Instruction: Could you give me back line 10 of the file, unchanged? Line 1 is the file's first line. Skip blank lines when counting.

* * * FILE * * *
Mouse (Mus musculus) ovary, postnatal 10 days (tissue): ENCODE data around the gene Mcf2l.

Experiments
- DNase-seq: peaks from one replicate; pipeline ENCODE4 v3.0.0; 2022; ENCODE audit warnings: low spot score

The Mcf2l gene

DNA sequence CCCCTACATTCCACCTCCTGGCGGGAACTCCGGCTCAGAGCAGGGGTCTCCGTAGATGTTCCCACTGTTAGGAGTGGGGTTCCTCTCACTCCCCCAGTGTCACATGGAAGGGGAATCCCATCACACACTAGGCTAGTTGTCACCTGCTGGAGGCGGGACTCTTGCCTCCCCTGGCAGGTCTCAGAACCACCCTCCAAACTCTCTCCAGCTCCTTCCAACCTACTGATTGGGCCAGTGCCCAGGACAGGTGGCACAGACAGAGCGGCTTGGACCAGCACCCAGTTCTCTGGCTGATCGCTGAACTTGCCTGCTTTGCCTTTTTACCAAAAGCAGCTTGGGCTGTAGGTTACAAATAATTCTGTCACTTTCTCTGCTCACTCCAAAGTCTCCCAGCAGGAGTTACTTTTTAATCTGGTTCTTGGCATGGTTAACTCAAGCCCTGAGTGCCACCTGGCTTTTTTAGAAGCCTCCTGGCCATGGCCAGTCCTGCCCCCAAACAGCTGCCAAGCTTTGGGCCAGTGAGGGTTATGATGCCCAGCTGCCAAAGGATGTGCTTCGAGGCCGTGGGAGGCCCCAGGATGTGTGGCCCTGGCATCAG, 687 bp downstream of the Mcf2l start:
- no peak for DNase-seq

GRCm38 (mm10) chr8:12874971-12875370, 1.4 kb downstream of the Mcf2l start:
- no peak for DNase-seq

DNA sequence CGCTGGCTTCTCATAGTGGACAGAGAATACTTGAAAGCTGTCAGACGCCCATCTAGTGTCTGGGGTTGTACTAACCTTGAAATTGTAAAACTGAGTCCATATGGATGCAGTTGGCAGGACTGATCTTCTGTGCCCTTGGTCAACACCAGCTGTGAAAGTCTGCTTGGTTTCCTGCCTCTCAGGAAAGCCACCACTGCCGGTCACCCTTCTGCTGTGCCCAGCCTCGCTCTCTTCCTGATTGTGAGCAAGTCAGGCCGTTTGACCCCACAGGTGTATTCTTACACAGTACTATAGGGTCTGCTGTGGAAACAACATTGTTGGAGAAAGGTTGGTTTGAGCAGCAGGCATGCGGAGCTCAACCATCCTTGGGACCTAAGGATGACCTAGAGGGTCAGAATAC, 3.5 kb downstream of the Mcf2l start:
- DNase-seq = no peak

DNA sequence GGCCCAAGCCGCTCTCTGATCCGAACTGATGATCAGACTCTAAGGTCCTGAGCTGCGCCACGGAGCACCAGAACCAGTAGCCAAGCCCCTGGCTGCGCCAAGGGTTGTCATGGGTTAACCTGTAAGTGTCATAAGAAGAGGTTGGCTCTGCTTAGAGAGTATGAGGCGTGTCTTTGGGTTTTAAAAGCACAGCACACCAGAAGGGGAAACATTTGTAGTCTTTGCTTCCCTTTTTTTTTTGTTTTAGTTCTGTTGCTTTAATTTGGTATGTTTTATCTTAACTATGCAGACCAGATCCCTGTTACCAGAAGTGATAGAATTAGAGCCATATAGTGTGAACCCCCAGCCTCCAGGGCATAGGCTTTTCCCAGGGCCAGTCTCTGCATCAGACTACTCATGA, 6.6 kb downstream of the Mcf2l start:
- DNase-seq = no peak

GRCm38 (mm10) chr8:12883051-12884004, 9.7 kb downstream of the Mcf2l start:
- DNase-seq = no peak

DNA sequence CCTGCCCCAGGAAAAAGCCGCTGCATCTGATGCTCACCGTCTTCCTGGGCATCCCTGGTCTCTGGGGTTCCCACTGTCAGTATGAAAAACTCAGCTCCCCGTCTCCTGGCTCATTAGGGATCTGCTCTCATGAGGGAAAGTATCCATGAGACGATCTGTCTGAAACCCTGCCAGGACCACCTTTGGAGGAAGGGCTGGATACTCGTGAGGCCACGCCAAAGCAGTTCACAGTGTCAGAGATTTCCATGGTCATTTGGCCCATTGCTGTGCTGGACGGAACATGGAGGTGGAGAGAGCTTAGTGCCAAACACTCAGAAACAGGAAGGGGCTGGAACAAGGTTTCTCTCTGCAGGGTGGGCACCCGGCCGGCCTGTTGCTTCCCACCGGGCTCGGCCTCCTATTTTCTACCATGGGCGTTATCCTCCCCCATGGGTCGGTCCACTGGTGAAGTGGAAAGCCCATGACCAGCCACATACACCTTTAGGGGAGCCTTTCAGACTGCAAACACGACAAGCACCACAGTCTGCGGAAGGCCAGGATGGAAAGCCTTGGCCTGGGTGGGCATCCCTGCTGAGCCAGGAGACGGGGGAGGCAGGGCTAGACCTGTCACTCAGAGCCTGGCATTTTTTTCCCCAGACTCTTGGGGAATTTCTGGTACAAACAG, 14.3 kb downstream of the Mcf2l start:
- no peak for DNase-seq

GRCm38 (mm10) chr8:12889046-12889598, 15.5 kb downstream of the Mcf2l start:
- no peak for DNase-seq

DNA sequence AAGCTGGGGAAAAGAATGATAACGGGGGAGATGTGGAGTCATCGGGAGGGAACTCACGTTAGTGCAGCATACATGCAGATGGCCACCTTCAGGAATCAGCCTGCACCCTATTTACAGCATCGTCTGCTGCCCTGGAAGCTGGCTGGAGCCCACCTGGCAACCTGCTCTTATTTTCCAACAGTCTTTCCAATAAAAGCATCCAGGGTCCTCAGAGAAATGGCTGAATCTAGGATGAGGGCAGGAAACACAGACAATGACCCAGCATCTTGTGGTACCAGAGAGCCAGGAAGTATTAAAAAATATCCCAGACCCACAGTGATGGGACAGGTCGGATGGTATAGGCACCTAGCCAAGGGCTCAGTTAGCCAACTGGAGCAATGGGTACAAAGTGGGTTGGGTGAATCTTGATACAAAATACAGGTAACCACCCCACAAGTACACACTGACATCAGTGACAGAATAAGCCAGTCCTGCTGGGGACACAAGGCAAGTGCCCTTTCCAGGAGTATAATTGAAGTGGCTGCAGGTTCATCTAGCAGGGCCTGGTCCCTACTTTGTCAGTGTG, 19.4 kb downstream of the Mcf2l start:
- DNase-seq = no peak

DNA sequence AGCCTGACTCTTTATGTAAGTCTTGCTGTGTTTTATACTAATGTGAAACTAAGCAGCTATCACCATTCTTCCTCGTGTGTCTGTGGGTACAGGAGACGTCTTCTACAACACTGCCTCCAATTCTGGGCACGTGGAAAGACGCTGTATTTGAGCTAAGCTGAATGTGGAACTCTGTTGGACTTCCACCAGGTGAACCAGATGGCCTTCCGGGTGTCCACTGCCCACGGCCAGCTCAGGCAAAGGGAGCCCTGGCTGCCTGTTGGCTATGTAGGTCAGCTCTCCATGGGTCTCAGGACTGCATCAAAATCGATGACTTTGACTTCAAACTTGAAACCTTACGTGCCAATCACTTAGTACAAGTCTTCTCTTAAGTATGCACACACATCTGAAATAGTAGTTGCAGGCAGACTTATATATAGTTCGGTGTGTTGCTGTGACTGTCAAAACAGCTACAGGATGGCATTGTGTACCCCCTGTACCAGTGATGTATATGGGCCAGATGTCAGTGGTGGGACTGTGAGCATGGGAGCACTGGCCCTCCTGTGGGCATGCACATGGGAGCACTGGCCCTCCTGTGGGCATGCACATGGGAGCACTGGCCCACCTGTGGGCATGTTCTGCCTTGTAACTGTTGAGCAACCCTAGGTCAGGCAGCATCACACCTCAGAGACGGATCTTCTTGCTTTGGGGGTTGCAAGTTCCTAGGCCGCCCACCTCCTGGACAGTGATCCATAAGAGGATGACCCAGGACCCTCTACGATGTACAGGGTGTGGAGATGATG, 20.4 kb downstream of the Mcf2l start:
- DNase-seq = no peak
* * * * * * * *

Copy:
- DNase-seq = no peak